Because we made our decision to buy a motor home and travel for a year in a nanosecond, there are a few (dozen) things we didn’t know about full timing that would have been beneficial to know before hand.
Here are a few of them…
Business Cards ll
Most full timers (those who live in their RV 365 days a year), snow birds (those who go south in the winter) and seasonals (those who go north in the summer) use business cards printed with their various contact information to let others know how to reach them.
Some include their snail mail address, but most just include their cell phone numbers, land line numbers, and email addresses. Those who maintain a blog or Web site usually include that as well.
Then as they receive cards from others, they race back to their RV to make notes about where they met, what they have in common, etc…
This is critical because we’re all getting older and have CRS. 🙂
South Dakota Residents
It’s common to look at RV license plates while traveling and whenever parked in a resort.
There are a disproportionate number of plates from South Dakota. Either there are a lot of RVers from South Dakota or something else is going on…
Turns out that South Dakota has special laws that make it easy for full timers to establish residency in a state with no income tax and other tax friendly reasons to live there.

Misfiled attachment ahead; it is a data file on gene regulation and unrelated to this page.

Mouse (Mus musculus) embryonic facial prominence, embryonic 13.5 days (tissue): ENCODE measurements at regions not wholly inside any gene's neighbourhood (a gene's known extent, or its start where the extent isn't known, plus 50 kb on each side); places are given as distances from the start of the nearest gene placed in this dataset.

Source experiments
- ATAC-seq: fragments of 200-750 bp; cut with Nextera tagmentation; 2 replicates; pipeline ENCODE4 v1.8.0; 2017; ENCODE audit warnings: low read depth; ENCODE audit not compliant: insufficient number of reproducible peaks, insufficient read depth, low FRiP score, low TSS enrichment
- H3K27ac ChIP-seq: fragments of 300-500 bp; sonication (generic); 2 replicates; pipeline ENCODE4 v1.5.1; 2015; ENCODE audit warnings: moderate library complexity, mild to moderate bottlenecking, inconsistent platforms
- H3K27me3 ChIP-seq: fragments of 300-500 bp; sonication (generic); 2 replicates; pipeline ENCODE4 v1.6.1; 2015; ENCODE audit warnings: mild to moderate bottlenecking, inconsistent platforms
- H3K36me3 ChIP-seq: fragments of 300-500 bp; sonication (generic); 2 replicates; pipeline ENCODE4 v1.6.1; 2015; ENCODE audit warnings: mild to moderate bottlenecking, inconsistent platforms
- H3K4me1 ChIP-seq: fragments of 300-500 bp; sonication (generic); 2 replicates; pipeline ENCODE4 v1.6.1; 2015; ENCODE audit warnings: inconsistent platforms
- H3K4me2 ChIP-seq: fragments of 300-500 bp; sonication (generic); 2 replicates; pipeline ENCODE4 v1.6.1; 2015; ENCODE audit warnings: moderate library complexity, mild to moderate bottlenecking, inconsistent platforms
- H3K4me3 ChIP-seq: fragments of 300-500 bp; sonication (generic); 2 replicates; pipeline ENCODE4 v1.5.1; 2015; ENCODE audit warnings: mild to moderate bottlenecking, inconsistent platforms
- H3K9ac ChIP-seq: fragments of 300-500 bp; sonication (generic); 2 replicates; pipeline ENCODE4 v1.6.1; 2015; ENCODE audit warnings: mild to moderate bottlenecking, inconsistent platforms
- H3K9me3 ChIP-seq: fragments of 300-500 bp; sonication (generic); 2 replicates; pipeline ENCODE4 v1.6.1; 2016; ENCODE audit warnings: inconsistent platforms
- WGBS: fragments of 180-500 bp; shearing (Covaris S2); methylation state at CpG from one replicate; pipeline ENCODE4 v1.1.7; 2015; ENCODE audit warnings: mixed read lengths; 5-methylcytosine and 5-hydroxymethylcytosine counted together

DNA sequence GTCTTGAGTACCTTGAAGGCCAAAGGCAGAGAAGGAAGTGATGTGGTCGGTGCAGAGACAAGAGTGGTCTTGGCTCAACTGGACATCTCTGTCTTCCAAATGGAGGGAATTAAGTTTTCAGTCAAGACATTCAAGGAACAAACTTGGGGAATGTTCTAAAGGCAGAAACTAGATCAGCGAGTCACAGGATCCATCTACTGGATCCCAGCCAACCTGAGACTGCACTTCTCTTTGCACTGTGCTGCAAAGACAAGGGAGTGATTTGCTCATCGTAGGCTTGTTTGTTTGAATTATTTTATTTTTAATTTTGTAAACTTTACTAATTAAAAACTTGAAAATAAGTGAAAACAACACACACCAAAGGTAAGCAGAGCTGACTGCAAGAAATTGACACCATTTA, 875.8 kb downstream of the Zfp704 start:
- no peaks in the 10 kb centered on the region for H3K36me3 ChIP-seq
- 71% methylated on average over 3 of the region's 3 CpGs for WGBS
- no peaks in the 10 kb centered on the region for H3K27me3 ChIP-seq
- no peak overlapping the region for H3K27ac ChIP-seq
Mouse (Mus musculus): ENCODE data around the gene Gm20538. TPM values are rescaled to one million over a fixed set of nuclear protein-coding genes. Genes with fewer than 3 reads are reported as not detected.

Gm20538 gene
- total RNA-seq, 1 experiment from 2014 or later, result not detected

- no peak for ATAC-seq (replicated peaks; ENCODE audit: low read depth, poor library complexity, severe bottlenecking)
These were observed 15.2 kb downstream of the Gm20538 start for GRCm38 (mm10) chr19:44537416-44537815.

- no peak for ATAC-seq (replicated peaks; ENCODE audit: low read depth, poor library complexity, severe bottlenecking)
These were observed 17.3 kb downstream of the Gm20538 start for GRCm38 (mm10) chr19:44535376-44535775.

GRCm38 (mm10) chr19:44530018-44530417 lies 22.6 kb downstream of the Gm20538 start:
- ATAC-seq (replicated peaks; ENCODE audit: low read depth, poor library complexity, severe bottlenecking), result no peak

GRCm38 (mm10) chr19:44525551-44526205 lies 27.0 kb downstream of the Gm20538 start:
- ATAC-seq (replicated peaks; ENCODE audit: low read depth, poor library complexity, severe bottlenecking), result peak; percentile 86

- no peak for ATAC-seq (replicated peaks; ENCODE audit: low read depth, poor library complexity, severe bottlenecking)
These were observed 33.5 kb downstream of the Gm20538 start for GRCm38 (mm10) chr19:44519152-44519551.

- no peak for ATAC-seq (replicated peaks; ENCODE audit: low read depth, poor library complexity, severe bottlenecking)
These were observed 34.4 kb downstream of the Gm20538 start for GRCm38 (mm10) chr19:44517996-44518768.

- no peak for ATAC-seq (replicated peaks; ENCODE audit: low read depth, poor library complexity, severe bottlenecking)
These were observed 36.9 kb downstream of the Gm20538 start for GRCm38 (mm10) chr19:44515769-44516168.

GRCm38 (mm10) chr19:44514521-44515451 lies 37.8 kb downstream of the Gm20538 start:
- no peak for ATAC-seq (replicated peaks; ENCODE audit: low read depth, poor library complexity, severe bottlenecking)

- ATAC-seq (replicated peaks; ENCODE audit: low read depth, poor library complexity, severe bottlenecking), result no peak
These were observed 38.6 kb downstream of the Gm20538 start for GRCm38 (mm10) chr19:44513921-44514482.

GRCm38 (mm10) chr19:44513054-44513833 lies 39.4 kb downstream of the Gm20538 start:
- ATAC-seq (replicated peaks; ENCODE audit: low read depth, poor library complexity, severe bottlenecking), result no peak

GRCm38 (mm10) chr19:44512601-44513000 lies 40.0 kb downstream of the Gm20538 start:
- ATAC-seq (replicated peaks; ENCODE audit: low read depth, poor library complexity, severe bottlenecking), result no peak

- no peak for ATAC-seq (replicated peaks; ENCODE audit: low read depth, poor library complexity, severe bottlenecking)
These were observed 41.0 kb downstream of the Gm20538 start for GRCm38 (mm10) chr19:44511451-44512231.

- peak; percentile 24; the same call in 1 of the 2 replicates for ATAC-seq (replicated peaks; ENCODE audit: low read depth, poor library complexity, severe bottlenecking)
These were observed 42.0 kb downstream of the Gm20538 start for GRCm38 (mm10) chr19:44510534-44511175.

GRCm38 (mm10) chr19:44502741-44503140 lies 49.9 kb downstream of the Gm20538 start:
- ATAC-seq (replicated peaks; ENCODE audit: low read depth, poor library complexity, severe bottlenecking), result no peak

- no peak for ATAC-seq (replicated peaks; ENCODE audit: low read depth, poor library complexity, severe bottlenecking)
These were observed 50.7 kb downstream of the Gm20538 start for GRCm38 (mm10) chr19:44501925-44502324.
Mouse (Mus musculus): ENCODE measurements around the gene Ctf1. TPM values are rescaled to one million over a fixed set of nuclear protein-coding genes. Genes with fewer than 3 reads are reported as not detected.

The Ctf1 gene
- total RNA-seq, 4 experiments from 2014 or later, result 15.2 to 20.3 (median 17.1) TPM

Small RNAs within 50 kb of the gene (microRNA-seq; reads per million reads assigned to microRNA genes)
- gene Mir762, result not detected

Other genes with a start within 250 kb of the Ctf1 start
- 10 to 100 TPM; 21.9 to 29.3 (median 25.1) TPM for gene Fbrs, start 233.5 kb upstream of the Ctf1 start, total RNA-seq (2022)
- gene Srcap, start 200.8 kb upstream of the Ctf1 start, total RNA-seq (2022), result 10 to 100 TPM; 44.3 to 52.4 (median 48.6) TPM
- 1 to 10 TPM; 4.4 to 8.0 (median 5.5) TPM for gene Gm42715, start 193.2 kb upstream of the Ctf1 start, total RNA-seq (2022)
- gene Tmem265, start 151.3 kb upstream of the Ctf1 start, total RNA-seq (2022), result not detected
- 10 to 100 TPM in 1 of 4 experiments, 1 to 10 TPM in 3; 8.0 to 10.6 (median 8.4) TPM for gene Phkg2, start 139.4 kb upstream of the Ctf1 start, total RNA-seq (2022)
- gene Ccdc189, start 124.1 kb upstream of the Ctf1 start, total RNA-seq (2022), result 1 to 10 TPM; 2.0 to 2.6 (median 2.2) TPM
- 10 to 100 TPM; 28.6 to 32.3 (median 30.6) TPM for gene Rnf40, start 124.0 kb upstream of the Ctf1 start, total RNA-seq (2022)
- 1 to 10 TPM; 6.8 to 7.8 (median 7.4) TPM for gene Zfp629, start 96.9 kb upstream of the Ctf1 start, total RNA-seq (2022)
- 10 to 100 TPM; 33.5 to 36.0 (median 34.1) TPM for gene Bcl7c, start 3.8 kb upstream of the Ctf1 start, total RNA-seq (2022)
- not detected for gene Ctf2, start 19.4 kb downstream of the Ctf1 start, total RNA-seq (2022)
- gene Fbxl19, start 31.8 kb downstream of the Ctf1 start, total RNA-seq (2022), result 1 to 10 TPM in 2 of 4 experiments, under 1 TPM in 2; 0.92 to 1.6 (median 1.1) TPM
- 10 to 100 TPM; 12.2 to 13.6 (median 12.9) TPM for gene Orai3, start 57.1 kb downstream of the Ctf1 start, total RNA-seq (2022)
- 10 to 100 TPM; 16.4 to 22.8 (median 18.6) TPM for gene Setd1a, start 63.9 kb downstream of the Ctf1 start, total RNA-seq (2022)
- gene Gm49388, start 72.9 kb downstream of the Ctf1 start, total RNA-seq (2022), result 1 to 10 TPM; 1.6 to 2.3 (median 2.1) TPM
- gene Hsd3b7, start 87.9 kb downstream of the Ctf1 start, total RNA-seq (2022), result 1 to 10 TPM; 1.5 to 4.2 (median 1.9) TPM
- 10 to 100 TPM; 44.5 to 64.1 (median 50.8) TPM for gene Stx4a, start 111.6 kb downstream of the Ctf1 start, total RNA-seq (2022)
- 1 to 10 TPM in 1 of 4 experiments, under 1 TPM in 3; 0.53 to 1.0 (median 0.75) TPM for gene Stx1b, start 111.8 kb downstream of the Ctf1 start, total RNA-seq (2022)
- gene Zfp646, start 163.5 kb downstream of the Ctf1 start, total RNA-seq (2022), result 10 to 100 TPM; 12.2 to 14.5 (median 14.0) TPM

So when you see a South Dakota plate on an RV, it’s not a guarantee that the driver actually resides there.
It Pays to Talk
It is beneficial, very beneficial, to talk to and with others while RVing.
Most people are ready and willing to share routes, ideas, and knowledge with others.
We’ve visited some amazing places we hadn’t thought to visit based on the recommendations of others.
We’ve learned how to pick RV parks better based on lessons others have learned. (If the main photo is playground equipment, expect kids, kids, and more kids.)
And there’s always equipment talk. Which tire is best? Does your generator run when….? Where is an easy place to get diesel?
What I’ve noticed is that men talk to and with one another much more than women. About 90% to 10%. At first I thought it was just me because I’m not particularly social, but apparently neither are most of the other women in the parks.